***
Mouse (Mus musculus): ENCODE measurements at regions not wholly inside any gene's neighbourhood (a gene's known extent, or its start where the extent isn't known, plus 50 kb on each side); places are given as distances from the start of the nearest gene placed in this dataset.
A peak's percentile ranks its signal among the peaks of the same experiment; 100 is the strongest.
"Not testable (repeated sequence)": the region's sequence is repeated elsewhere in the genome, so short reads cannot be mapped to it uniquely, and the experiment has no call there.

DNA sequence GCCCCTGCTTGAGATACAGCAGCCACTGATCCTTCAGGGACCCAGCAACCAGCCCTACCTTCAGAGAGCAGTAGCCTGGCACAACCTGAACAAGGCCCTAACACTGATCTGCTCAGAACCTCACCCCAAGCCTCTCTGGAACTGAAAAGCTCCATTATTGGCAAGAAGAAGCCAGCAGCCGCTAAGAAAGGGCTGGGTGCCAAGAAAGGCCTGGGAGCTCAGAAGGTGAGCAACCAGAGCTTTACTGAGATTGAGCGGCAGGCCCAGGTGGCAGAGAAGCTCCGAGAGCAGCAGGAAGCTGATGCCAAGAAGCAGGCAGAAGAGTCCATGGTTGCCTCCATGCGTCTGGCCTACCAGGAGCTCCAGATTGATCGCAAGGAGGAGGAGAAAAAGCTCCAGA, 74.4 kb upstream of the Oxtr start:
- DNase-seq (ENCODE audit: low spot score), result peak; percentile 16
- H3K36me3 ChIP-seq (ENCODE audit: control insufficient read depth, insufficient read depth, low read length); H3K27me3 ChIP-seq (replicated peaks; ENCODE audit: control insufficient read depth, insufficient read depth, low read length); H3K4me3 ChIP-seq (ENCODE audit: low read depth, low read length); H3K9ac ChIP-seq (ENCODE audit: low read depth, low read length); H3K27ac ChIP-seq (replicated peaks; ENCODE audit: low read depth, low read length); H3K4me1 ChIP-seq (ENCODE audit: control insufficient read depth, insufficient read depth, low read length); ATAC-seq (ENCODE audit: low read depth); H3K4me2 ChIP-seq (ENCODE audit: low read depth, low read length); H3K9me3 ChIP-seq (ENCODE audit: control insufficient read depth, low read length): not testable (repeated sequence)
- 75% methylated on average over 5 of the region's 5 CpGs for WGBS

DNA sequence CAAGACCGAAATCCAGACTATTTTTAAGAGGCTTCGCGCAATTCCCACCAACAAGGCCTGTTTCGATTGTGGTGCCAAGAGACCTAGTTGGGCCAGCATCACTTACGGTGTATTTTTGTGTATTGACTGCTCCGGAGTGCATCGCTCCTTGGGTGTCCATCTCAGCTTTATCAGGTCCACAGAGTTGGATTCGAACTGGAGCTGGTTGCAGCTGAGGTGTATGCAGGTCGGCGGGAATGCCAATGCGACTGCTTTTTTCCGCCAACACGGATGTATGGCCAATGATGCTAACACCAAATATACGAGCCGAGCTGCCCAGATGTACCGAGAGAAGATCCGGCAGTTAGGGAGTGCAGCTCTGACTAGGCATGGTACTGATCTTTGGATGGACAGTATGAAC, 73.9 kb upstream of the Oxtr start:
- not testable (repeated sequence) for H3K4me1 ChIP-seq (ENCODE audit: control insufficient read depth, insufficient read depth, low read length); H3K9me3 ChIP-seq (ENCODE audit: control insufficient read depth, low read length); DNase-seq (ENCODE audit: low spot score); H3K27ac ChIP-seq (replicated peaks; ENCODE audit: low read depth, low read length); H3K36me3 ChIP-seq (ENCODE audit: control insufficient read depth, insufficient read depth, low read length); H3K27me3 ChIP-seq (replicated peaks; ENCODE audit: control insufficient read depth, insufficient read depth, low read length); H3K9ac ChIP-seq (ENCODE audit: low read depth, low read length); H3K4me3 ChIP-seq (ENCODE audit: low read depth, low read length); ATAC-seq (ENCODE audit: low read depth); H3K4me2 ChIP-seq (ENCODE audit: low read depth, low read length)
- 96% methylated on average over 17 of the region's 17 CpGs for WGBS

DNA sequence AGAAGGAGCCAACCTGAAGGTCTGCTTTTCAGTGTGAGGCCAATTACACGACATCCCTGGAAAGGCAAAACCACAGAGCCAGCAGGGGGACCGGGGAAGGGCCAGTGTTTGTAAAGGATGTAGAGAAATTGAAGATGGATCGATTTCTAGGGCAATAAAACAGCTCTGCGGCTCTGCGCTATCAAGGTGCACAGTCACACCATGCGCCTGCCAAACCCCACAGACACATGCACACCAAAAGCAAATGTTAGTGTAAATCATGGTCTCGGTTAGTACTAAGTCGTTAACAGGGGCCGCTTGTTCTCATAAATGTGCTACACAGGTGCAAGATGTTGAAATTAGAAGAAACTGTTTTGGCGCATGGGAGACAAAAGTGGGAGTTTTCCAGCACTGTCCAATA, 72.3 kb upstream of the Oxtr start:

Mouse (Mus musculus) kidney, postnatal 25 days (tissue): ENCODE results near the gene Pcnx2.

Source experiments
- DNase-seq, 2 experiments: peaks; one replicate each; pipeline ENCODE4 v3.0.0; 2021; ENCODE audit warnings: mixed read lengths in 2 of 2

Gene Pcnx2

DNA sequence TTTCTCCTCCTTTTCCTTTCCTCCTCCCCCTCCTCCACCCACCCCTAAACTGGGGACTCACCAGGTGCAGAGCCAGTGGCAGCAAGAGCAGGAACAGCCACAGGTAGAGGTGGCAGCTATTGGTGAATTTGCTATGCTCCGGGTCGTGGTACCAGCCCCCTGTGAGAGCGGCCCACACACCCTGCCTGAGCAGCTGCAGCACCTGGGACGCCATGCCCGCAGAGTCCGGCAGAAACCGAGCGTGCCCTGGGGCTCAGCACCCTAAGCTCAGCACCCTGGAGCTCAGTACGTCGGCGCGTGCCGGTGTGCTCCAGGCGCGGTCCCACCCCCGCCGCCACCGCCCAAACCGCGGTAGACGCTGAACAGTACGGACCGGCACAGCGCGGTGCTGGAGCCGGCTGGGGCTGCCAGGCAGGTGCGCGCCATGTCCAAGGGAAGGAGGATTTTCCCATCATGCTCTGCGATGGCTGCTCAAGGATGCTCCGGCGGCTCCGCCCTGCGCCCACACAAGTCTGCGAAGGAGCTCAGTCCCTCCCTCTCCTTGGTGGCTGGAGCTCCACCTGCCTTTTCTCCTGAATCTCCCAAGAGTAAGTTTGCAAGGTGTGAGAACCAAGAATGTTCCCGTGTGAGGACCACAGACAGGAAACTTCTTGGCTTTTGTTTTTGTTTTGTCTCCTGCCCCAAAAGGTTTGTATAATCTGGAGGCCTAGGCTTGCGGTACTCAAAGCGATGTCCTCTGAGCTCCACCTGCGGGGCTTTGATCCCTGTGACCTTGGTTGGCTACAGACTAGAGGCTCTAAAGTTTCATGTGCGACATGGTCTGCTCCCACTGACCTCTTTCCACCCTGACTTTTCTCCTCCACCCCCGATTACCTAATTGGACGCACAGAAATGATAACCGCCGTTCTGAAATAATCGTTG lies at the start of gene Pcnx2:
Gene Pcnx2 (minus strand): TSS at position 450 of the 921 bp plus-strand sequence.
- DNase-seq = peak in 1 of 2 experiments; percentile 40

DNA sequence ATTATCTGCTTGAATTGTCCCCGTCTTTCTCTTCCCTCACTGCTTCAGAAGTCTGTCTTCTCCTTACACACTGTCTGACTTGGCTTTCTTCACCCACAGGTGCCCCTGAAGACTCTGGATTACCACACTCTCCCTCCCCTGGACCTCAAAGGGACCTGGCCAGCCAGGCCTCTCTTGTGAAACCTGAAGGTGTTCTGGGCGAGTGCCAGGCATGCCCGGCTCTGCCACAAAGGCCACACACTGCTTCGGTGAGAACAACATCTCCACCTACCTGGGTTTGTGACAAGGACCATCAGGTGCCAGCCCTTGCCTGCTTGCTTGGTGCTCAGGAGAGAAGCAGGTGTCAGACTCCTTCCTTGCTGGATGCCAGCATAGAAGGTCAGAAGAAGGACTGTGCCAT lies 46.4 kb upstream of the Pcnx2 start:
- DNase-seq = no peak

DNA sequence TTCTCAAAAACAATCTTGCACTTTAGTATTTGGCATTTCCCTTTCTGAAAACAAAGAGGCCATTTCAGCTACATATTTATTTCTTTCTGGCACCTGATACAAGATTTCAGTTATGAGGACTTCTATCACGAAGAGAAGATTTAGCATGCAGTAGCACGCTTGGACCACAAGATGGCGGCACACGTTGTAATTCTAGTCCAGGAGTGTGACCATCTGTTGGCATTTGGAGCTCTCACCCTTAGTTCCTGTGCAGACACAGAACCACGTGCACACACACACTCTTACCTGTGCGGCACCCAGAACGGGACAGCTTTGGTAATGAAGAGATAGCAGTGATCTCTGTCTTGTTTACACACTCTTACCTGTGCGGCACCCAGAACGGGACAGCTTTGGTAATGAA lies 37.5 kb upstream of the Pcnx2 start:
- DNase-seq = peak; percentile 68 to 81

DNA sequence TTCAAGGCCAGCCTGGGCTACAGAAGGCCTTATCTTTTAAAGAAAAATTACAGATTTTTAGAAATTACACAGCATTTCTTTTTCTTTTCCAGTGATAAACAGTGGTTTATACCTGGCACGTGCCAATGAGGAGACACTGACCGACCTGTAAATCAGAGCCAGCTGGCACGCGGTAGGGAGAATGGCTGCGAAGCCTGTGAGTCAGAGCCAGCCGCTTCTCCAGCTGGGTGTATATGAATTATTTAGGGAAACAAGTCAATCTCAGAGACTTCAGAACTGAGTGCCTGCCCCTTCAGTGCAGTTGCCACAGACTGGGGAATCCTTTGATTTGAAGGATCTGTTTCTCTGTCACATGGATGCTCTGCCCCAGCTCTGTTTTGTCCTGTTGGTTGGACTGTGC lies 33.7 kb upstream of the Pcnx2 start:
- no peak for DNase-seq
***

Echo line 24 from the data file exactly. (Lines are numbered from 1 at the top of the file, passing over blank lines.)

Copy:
- no peak for DNase-seq